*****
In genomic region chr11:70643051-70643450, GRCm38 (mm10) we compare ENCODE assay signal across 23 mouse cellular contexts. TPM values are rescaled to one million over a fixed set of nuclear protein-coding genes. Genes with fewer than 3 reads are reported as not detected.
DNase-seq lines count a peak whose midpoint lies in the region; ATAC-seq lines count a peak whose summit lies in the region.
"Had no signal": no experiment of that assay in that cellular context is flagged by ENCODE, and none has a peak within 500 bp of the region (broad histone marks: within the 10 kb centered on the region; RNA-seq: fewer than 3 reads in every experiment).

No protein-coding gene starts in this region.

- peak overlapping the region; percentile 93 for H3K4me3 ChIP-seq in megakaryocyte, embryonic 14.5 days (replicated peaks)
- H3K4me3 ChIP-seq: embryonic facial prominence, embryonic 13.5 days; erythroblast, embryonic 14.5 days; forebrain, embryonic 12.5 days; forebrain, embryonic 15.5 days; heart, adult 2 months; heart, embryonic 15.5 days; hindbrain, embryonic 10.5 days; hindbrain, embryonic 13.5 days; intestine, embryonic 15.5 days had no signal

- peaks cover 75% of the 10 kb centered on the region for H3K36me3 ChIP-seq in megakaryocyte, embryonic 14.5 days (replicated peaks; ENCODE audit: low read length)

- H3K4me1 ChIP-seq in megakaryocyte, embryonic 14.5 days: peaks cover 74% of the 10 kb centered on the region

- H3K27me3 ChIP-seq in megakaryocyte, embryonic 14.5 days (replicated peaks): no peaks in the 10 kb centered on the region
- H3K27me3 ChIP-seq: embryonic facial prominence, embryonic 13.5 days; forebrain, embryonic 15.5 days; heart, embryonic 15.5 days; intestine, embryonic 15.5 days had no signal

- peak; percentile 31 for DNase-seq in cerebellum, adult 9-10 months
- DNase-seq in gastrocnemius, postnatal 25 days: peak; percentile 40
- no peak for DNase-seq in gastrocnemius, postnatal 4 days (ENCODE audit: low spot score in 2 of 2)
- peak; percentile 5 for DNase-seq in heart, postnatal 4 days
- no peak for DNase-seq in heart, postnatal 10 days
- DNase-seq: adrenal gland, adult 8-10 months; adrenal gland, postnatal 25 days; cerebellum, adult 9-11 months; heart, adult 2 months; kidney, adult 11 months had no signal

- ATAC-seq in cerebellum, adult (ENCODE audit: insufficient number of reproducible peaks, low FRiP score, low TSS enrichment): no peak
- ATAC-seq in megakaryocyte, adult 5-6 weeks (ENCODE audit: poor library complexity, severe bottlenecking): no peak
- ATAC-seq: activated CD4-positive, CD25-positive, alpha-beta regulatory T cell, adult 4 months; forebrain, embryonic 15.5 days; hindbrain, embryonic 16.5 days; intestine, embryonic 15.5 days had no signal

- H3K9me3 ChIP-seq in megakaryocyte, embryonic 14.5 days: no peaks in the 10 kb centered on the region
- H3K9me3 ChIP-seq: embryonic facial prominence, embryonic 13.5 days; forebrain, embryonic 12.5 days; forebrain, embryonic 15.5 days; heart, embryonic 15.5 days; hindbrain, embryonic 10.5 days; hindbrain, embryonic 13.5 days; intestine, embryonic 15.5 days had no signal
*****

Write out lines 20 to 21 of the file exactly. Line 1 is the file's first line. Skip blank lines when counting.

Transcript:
- H3K9me3 ChIP-seq in megakaryocyte, embryonic 14.5 days: no peaks in the 10 kb centered on the region
- H3K9me3 ChIP-seq: embryonic facial prominence, embryonic 13.5 days; forebrain, embryonic 12.5 days; forebrain, embryonic 15.5 days; heart, embryonic 15.5 days; hindbrain, embryonic 10.5 days; hindbrain, embryonic 13.5 days; intestine, embryonic 15.5 days had no signal